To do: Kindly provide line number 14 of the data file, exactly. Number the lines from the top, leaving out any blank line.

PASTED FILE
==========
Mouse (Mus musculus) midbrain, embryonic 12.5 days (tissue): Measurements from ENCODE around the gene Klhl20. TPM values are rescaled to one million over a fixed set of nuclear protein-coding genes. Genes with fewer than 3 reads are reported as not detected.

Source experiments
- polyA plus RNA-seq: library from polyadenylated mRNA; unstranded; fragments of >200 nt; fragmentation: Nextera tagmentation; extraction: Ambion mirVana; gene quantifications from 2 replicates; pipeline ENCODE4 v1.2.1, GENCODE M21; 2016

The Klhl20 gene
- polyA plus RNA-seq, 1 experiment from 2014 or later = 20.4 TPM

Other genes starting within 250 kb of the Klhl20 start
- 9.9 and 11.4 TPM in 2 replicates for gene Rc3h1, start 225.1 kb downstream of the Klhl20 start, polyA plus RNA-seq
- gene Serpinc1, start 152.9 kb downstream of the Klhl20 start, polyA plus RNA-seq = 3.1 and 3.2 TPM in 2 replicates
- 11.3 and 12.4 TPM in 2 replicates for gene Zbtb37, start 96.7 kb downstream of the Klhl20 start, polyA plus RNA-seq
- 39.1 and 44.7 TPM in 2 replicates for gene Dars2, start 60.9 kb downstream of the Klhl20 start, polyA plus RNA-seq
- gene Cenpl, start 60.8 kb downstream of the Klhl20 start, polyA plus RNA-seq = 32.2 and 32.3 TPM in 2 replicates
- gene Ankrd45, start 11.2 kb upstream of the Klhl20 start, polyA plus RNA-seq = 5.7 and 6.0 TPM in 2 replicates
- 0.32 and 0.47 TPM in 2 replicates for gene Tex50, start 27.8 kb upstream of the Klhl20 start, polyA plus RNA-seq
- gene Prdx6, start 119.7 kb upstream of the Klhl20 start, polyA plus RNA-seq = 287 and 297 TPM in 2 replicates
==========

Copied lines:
- gene Prdx6, start 119.7 kb upstream of the Klhl20 start, polyA plus RNA-seq = 287 and 297 TPM in 2 replicates